In the futuristic world of Minority Report, billboards call Tom Cruise out by name to get his attention. Sounds far-fetched? Maybe not. Engineers here in the U.S. would likely balk at getting a message on their Blackberry from a vendor company. But we're hearing that some electronics companies increasingly are using text messaging to get the word out on new products to design engineers in Asia, particularly in countries like Japan, Korea, and Taiwan, where engineers rely more on the web for getting information. "They surf websites, subscribe to electronics newsletters, and also attend on-line seminars," says Greta Pang, a Motorola employee based in Hong Kong. Engineers in China, though, prefer to get their new product info from print trade magazines. "They like reading the application articles and technology stories," observes Pang. And there's no spam.
A new service lets engineers and orthopedic surgeons design and 3D print highly accurate, patient-specific, orthopedic medical implants made of metal -- without owning a 3D printer. Using free, downloadable software, users can import ASCII and binary .STL files, design the implant, and send an encrypted design file to a third-party manufacturer.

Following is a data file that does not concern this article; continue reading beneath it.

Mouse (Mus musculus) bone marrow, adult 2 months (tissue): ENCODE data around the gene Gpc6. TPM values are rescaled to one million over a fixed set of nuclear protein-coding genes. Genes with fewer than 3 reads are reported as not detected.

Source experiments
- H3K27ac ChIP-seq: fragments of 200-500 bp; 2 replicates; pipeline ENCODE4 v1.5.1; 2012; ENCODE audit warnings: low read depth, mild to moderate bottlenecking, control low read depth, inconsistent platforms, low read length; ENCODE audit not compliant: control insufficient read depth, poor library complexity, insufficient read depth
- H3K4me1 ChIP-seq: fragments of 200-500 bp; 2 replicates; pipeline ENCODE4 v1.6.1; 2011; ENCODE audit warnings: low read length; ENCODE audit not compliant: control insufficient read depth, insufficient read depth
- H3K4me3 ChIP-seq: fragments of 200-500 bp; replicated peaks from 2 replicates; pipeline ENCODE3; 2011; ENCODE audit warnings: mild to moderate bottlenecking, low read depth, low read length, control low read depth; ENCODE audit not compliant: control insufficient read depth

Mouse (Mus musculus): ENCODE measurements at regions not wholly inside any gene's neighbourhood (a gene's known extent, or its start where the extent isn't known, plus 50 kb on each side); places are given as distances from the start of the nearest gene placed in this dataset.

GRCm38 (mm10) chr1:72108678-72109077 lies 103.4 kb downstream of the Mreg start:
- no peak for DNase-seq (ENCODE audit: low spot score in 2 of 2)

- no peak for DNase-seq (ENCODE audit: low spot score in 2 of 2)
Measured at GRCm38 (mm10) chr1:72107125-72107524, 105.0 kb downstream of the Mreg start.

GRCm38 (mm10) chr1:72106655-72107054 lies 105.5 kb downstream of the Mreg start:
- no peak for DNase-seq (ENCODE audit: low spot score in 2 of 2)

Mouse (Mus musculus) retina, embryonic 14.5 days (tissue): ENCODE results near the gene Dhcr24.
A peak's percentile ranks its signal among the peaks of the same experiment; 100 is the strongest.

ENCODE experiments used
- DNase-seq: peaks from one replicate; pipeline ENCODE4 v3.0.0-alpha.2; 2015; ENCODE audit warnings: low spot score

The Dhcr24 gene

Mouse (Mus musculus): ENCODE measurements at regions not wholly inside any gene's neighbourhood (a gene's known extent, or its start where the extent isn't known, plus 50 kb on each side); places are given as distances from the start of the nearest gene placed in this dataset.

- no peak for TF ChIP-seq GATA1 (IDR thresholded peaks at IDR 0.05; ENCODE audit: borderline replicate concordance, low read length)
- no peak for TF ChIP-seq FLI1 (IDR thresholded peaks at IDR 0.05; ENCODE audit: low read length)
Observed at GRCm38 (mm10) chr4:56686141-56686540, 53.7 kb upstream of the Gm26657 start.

For industrial control applications, or even a simple assembly line, that machine can go almost 24/7 without a break. But what happens when the task is a little more complex? That’s where the “smart” machine would come in. The smart machine is one that has some simple (or complex in some cases) processing capability to be able to adapt to changing conditions. Such machines are suited for a host of applications, including automotive, aerospace, defense, medical, computers and electronics, telecommunications, consumer goods, and so on. This discussion will examine what’s possible with smart machines, and what tradeoffs need to be made to implement such a solution.